The supply of AstraZeneca vaccine in Island pharmacies has run out after huge demand from those age 40 and up, with some diverted to high-risk spots in other parts of B.C.
Provincial health officer Dr. Bonnie Henry said the province hasn’t received any more AstraZeneca since last week, but hopes more is coming.
B.C. Health Minister Adrian Dix said this week saw the lowest supply of vaccines coming into B.C. “for some time,” with only 138,060 doses of Pfizer arriving. A similar shipment is expected next week, along with 87,000 doses of Moderna, which is less than expected. The week after that, Pfizer shipments are set to double.
AstraZeneca doses that B.C. was supposed to receive in April didn’t arrive, Henry said.
“We know the government of Canada is working very strenuously to try and get access to more vaccine, particularly from our neighbours to the south,” she said. “We hope that we’ll get some more in the next little while.”
The AstraZeneca doses the province does have are being targeted to 13 hot spots, none of which are on the Island.
This month, the vaccine was made available to those ages 55 to 65 after Health Canada paused the vaccine for those age 55 and younger, asking for further testing in the wake of rare vaccine-induced blood clots. B.C. subsequently delayed the AstraZeneca rollout to essential workers and instead allocated Pfizer and Moderna shots for first responders, teachers and those in high-risk workplaces.
On Monday, Henry expanded access to remaining doses of AstraZeneca in pharmacies to those age 40 and up, but all were quickly snapped up, with pharmacies receiving hundreds to thousands of emails and calls as residents scrambled to source a shot.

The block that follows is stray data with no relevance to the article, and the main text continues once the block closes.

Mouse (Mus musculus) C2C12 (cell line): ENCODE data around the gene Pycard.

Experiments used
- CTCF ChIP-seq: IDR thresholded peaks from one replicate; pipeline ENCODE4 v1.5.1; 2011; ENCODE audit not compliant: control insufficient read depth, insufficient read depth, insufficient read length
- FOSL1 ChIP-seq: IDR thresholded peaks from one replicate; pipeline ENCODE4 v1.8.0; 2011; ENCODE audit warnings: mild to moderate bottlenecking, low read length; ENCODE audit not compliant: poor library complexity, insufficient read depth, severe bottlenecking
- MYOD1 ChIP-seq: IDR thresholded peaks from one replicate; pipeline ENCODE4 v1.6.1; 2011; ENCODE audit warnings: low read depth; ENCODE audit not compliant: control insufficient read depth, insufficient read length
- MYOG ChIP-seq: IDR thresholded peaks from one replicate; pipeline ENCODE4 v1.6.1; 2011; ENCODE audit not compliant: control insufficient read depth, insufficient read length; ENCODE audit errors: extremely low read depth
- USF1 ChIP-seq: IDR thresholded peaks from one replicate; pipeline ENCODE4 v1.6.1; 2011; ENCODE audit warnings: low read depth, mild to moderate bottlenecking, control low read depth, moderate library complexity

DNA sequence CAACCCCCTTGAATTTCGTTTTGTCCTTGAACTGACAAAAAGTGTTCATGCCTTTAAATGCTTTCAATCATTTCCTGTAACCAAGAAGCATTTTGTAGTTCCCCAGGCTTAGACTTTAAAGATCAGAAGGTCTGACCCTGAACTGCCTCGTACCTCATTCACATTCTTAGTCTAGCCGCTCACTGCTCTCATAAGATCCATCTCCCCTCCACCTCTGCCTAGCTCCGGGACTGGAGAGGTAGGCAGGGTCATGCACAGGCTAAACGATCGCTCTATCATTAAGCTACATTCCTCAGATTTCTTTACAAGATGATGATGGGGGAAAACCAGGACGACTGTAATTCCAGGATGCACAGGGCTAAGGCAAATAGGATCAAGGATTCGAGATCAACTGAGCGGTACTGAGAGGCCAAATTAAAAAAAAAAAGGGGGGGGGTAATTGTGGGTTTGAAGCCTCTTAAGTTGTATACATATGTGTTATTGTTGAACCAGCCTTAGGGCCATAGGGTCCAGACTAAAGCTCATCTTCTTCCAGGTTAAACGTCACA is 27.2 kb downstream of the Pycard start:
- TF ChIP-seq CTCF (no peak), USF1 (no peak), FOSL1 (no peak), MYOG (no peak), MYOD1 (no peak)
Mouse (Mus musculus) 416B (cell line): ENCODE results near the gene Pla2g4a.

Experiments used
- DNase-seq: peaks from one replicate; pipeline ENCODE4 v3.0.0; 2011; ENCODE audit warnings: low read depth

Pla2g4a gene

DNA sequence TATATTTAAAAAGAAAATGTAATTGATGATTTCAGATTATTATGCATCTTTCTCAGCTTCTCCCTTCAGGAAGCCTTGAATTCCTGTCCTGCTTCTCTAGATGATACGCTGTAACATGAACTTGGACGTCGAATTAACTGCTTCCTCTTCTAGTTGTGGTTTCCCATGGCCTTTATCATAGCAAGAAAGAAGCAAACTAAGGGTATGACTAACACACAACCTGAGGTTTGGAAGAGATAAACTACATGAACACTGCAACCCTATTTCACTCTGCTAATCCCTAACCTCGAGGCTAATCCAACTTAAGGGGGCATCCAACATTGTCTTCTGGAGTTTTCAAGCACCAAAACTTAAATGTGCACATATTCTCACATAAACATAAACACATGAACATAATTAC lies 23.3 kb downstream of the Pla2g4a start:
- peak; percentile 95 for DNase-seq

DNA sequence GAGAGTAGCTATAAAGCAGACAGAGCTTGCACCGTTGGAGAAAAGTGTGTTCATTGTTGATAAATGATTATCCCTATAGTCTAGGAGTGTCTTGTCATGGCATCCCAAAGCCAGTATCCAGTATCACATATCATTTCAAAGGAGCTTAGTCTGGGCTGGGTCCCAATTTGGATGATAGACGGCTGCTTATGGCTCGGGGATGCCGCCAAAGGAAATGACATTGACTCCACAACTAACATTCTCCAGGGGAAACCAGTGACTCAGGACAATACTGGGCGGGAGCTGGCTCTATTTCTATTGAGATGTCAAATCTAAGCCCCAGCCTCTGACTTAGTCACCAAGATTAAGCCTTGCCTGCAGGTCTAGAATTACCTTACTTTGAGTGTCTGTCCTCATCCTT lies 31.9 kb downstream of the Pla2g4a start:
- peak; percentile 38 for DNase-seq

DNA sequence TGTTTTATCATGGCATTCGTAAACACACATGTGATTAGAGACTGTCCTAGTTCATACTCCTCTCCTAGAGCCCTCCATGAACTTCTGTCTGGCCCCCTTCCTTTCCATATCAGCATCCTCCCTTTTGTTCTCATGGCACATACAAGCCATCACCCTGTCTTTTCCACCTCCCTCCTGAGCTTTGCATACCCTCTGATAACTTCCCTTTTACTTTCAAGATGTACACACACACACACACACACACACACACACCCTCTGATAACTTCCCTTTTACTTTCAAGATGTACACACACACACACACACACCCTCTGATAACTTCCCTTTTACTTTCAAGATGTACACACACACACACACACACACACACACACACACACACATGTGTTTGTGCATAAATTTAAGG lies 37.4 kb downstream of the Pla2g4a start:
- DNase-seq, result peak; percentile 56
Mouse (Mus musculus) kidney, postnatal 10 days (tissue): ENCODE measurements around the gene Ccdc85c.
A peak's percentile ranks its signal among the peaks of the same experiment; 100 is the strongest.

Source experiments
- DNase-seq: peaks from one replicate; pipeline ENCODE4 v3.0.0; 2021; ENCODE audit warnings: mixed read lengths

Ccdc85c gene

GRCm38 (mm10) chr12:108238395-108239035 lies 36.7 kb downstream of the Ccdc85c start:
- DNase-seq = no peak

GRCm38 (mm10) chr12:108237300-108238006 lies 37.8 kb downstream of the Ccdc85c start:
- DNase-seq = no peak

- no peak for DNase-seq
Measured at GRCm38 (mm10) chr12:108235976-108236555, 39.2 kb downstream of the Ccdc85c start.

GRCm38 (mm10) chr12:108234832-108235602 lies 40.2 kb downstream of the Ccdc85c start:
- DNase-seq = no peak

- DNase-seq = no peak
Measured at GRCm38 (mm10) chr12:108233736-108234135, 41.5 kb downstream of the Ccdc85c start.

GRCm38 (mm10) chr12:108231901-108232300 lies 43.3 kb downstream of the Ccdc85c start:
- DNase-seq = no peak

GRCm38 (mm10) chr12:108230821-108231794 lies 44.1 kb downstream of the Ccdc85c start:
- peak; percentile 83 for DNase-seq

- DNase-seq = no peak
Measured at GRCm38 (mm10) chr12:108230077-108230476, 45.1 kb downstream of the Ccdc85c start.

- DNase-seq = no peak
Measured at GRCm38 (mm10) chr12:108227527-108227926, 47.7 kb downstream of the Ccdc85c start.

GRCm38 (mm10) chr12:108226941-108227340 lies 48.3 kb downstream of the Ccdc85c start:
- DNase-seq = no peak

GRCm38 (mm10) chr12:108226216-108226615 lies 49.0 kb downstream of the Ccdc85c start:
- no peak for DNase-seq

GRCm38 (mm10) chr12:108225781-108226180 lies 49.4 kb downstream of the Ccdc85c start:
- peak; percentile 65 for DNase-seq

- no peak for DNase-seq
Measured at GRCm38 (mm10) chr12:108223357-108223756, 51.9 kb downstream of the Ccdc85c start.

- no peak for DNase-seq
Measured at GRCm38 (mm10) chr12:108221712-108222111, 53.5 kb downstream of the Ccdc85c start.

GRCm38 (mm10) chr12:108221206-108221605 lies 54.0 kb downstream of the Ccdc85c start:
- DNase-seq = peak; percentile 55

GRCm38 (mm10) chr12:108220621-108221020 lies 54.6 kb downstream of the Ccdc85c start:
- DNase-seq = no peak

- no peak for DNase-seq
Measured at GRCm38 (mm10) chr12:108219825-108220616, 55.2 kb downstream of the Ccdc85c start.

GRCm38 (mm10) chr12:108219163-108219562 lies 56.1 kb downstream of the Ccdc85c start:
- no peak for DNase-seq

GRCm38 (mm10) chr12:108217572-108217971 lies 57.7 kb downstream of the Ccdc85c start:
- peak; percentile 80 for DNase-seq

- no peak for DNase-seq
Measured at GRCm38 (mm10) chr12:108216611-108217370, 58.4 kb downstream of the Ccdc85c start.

As for second doses, Henry said more supply is likely coming from the United States or Europe and that given the province is administering doses 16 weeks apart, there is “a little bit of time” to sort that out.
Henry said she’s monitoring research being conducted in the United Kingdom into whether doses from different manufacturers can be used for first and second shots.
“We are also watching the mix-and-match studies that are happening in the U.K. and whether it might be better for people to get their second dose with an mRNA vaccine, for example, to give added protection for a longer period of time,” said Henry.
Dix said Thursday that immunization rates on the Island are among the highest in B.C., in part due to a rollout that prioritizes seniors because they are more susceptible to serious illness and death from the virus.
“There are more of our elders on Vancouver Island than in other communities,” said Dix.
While 30 per cent of British Columbians have been vaccinated with first doses, on the Saanich Peninsula that number was 38 per cent. Rural and remote Indigenous communities have also been vaccinated, and several communities are being vaccinated now.
“Vancouver Island is doing very, very well in its immunization,” said Dix.
To date, 1,500,430 first doses of COVID-19 vaccines have been administered in the province.
Henry appealed to all British Columbians to get vaccinated.
Today, everyone 18 and older is eligible to register for a COVID vaccine in B.C. Henry said vaccination bookings were expected to begin Thursday night for people 60 and over.
> To register for a vaccination, go online to gov.bc.ca/getvaccinated or phone 1-833-838-2323, 7 a.m. to 7 p.m.